Student Councillor dispute resolved

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Lancaster University has now recommended to its own Council that the nomination of Councillor Paul Aitchson to sit on University Council be accepted, months after he was elected as Labour Councillor for the University Ward on Lancaster City Council.

Cllr Aitchson, a Lancaster University student, was elected at a meeting on 15th June 2011, but as SCAN reported in October of that year there was controversy as University rules dictated that only two students may sit on Council – the University’s primary governing body – at any one time.

These elected positions are currently filled by LUSU President George Gardiner and chair of LUSU Council Danny Maguire.

On these grounds, the University rejected the City Council’s nomination of Cllr Aitchson.

The disagreement has been ongoing, but on Friday, 10th February 2012 a statement from University Secretary said that “The University has recommended to its Council that it approve the appointment of Coun Aitchison as a member of Council until such time as the Privy Council makes changes to the University Statutes to clarify the University’s requirements on nominations to its Council.”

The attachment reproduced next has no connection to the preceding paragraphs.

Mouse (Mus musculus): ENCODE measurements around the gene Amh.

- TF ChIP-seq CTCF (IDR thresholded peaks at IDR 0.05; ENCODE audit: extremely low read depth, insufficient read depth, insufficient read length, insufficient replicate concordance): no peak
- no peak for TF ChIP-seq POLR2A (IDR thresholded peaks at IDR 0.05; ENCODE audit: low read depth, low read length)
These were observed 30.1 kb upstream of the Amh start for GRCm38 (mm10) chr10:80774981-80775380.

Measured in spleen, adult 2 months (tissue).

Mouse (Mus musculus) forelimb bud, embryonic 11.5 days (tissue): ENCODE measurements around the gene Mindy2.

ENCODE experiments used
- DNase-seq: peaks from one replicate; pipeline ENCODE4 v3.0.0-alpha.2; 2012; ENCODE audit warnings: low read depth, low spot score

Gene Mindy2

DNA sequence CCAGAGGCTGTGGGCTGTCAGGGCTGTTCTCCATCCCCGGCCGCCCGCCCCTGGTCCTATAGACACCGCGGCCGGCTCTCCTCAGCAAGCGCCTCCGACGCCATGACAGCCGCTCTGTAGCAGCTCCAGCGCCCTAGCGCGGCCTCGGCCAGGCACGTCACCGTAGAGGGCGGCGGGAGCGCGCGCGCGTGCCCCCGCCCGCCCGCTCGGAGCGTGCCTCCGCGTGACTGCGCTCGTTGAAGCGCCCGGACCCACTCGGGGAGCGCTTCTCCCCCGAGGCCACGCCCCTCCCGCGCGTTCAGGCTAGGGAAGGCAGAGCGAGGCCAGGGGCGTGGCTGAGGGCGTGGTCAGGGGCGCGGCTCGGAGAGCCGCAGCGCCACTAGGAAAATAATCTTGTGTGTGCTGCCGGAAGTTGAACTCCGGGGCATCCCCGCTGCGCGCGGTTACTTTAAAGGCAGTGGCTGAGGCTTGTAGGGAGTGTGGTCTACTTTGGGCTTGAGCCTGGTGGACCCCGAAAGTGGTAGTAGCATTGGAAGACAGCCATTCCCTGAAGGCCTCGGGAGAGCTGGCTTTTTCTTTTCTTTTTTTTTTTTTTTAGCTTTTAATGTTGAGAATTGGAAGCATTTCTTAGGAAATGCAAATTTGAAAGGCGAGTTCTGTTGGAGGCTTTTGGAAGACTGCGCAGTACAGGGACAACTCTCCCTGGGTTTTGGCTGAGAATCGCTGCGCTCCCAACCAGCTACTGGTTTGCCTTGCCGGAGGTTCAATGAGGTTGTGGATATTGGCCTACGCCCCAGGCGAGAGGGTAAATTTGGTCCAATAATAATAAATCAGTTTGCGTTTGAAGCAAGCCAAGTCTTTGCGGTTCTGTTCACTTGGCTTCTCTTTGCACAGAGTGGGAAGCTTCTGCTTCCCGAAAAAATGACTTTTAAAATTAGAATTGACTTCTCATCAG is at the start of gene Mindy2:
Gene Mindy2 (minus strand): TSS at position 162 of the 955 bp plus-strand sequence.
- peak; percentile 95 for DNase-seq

The statement came on the same day as the University Council meeting at which Cllr Aitchson’s membership was approved.

Cllr Aitchson will now serve as the City Council’s representative on University Council for “about six months or so,” according to Aitken’s statement.

The Lancaster Guardian, reporting in November 2011, said that “The Council has examined the University’s rules but found no requirement for its representative to be a lay person. The University’s website also lists its representative separately from lay members.”

This has raised questions over ambiguities in the University’s regulations.

Furthermore, Joe Wright, “a friend and sympathetic member of the Union,” has suggested to SCAN that “the University Council, as part of the negotiations between itself and the city council, have let slip that they intend to change the statutes to ensure that only lay people will be allowed on the council in future. What does this say about the university’s attitude toward students and the wider community?”

The University’s statement refuted this sentiment. “The University values its links to the city and the city council and is pleased that a way forward seems to have been reached,” it said.

 

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